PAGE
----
Or invest it on flowers for the terminal cancer unit of your local hospital.
Deliver the flowers yourself.
7. Delay. Delay. Delay.
If you have an urge, wait.
Do the following things, in this order:
- Take 10 deep breaths (inhale for four seconds, hold for two seconds, exhale for four seconds).
- Do 10 pushups.
- Do 10 bodyweight squats.
- Drink one cup of water.
- Call your support person.
- Post on your smoking cessation forum.
And then repeat.
The key is to do whatever it takes but delay, delay, delay.
You will make it through it, and the urge will go away.
When it does, celebrate.
Take it one urge at a time.
You can do it knowing that better days are ahead.
Remember you can follow these same strategies if you have the desire to binge eat or smoke a cigarette.
8. Replace Negative Habits with Positive Ones
What do you do when you’re stressed?
If you currently react to stress with a beer, or a shot of whisky, you’ll need to find something else to do.
Deep breathing, muscle massage with a foam roller, or a challenging exercise session have worked wonders for many clients.
Other habits, such as what you do first thing in the morning, or what you do in the car, or wherever you usually drink, should be replaced with better, more positive habits.
If the "friends" you hang around with encourage your bad habits, maybe you should stop making friends.
I hear that resistance training is one of the best positive habits you can follow.
9. Make It Through Heck Week, Then Hell Week, and You’re Golden
First week is Heck Week, and is difficult, but not nearly as hellish as the second.
For the extreme binge drinkers, the hardest part of quitting is the second week.
If you can get past that, you’ve passed the alcohol withdrawal stage, and the rest is mostly mental.
But all of the second week is hell, which is why it’s called Hell Week.
After that, things begin to get simpler.
Not suggesting that your life becomes easy.
It's more like things become simplified because you aren't making the same foolish alcohol-induced decisions anymore.
Of course you just have to deal with the occasional strong urge, but the rest of the urges may be light, and clients tell me they were confident they could make it through anything.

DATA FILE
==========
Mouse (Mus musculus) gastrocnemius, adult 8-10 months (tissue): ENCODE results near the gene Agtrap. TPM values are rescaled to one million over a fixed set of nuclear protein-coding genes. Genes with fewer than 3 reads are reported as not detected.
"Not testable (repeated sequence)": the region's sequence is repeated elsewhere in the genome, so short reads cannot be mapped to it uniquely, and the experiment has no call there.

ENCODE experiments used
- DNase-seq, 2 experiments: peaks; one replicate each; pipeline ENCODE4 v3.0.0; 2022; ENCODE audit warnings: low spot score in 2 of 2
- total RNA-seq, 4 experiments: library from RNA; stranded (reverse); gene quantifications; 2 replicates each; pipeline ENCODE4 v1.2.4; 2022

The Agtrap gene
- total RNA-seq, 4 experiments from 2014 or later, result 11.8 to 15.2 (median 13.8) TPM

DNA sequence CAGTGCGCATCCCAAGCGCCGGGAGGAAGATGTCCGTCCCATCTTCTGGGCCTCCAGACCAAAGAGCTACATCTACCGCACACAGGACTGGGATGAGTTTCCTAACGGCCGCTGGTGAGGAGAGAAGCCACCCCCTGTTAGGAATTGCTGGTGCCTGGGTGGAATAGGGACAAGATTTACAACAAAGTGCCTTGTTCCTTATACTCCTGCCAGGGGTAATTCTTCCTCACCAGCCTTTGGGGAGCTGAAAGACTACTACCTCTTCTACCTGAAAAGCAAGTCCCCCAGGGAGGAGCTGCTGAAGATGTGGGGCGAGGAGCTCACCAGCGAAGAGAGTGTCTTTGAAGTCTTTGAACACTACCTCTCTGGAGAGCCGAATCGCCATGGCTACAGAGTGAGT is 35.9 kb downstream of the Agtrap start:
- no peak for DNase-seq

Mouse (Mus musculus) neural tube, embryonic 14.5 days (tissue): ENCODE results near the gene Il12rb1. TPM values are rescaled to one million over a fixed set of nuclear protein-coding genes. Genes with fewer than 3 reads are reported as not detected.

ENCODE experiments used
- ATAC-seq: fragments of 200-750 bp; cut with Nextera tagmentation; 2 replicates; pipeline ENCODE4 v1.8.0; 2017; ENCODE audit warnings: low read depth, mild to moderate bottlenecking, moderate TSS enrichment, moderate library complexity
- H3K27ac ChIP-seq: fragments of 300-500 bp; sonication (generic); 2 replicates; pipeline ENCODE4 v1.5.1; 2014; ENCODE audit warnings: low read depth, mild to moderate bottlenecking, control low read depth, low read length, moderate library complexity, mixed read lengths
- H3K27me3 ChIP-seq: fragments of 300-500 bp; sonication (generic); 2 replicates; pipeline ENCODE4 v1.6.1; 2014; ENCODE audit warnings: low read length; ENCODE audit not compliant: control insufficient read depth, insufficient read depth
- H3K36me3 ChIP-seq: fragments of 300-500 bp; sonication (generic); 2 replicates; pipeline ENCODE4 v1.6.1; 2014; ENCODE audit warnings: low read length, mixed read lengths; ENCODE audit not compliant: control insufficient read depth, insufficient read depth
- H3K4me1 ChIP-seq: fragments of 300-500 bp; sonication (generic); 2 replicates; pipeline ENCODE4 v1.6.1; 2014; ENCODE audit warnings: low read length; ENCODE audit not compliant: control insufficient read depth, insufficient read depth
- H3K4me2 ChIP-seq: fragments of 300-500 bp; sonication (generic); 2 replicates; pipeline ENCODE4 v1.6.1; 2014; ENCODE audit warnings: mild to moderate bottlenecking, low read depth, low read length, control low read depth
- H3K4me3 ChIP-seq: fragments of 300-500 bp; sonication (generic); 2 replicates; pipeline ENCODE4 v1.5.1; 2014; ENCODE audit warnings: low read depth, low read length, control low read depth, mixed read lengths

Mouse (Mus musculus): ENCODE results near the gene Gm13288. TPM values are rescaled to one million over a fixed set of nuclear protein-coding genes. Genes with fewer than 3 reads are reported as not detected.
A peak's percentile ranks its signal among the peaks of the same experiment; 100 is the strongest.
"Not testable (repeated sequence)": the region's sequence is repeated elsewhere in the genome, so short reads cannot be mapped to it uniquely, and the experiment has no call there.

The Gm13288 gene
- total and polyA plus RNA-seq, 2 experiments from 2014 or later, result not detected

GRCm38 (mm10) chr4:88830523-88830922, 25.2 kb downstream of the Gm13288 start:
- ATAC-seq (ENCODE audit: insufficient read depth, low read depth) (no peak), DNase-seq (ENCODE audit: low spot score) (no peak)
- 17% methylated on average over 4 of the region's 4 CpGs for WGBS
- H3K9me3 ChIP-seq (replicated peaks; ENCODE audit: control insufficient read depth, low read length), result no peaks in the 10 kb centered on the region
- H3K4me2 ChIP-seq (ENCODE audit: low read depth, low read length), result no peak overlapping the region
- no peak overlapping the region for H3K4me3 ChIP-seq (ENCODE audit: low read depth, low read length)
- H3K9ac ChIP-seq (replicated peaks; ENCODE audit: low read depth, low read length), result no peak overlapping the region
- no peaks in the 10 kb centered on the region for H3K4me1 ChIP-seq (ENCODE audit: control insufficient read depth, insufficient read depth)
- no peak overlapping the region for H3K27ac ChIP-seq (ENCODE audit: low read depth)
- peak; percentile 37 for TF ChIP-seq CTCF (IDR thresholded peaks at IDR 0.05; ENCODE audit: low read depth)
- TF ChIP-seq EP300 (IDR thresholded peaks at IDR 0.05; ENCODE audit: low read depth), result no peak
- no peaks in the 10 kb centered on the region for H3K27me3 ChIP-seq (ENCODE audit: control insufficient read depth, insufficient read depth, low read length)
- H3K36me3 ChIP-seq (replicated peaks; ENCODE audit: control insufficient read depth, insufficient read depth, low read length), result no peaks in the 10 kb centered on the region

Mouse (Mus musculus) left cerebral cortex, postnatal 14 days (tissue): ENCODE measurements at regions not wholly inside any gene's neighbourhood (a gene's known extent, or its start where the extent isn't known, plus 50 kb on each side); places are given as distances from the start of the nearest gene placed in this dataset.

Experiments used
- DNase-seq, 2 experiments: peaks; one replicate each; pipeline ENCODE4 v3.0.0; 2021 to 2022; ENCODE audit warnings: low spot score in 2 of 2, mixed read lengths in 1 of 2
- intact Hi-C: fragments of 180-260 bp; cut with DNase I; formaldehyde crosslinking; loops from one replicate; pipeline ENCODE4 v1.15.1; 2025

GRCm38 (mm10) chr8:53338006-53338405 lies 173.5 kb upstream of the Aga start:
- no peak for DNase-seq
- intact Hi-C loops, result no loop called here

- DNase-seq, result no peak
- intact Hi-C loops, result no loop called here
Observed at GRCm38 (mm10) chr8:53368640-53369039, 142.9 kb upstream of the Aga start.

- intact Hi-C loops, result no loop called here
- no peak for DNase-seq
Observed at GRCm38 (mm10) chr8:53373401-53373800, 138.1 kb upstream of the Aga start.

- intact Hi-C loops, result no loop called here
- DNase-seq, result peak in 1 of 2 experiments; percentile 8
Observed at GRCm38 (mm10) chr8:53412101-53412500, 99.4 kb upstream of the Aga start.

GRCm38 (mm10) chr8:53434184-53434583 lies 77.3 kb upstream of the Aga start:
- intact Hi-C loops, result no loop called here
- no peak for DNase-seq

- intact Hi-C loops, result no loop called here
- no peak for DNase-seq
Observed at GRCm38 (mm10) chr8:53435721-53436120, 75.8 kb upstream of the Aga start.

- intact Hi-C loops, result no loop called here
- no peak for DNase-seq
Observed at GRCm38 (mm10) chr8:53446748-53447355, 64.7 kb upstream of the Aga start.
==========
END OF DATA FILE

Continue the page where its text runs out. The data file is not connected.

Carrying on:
10. If You Fall, Get Up
And learn from your mistakes.
Yes, we all fail.
That does not mean we are failures, or that we can never succeed.
If you fall, it’s not the end of the world.
Get up, brush yourself off, and try again.
You may fail numerous times before succeeding.
But you know what? Each of those failures will teach you something.
Sometimes you'll repeat the same mistakes several times, but eventually you'll learn.
Figure out what your obstacles to success are, and plan to overcome them in your next quit.
Don’t wait a few months until your next quit.
Give yourself a few days to plan and prepare, commit fully to it, and go for it.
If you found this helpful, forward this to someone you care about.
If nothing else, just focus on being positive.
This is probably the most important tip of all.
If you have a positive, can-do attitude, as corny as it may sound, you will succeed.
Tell yourself that you can do it, and you will.
Tell yourself that you can't do it, and you definitely won’t.
When things get rough, think positive.
You can make it through the struggle.
To your success,
Joseph Arangio helps 40+ men and women get leaner, stronger, and happier. He's delivered over 100,000 transformation programs to satisfied clients around the globe. If you want to lose weight from home, with the best online personal trainer, or you want to visit the best personal trainer in the Lehigh Valley, you can take a free 14-day trial.